25 October 2019
The Aged Care Royal Commission has concluded its hearings on staffing in the sector after a big week of evidence from range of industry experts, including the ANMF (SA Branch)’s Rob Bonner.
The Royal Commission heard that, when it comes to staffing, bare minimum has become the norm with many of the issues plaguing the sector worsened by the wrong skill mix, time poor staff and limited workforce capability.
Some of solutions presented to the Royal Commission last week included:
- staff working in integrated care teams comprising doctors, nurses and allied health professionals;
- a renewed industry focus on skilled, knowledgeable, educated and trained staff;
- the need for a registration scheme for employees; and
- good governance structures and better leadership to spark the cultural change needed in the industry.
The Commission heard from its Senior Counsel Assisting, that the decline in number of nurses in aged care must be addressed and reversed and that staffing models explained at the hearings—including that based on ANMF’s staffing and skills mix research—are sophisticated and cannot be described as ‘blunt’.
It was announced that aged care funding will be the topic of the Royal Commission hearings next year.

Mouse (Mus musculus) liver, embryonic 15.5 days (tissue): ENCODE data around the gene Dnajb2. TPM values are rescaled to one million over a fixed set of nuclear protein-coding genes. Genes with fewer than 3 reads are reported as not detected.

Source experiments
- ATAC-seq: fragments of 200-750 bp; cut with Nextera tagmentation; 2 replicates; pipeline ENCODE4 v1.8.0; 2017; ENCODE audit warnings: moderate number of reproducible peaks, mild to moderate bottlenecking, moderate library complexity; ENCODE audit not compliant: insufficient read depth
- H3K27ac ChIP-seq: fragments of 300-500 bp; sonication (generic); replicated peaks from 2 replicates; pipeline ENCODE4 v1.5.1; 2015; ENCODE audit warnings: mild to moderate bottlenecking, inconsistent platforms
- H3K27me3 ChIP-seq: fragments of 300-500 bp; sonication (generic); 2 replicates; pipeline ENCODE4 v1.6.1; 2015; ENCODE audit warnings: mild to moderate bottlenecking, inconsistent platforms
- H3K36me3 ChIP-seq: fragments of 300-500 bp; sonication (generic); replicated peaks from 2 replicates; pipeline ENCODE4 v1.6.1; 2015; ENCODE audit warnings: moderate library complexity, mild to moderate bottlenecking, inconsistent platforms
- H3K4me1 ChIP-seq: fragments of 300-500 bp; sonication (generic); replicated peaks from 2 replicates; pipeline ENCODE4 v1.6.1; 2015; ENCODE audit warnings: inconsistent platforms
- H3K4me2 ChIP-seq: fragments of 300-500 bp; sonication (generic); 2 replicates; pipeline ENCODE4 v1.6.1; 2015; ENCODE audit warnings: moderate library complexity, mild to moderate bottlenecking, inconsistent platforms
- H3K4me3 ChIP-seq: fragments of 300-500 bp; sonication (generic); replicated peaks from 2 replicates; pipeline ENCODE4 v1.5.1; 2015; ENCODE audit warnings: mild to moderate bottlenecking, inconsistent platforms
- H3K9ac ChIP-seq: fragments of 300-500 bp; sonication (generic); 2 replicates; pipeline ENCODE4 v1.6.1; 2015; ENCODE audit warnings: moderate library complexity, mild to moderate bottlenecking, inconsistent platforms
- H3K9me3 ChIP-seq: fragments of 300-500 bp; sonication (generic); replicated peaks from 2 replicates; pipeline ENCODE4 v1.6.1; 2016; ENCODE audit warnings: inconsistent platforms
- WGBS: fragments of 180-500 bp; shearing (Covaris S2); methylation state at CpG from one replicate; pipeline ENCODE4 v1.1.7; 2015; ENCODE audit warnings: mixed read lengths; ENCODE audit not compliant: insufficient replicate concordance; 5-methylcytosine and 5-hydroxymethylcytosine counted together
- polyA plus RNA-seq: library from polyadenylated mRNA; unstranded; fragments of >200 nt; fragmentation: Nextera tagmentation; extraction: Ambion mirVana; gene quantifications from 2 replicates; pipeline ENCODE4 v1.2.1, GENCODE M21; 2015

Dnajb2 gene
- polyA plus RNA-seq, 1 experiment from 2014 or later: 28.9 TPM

The Royal Commission is expected to soon call for written submissions on policies and issues relating to:
Methods for determining appropriate staffing levels and the appropriate skills mix;
- Ideas for transforming training and education;
- A registration scheme for personal care workers;
- Options to resolve low remuneration and improve working conditions;
- Improve governance; leadership and workforce culture; and
- Respective role of the commonwealth and the aged care industry
Keep an eye out on the Royal Commission website at www.agedcare.royalcommission.gov.au for details of how submissions may be made by a 6 December 2019 closing.
To read more on last week’s proceedings—and why the Australian Government was blasted as “missing in action” on the issues, visit www.theweeklysource.com.au.
The Royal Commission’s interim report is due on 31 October and will include information about overall impressions of the aged care system.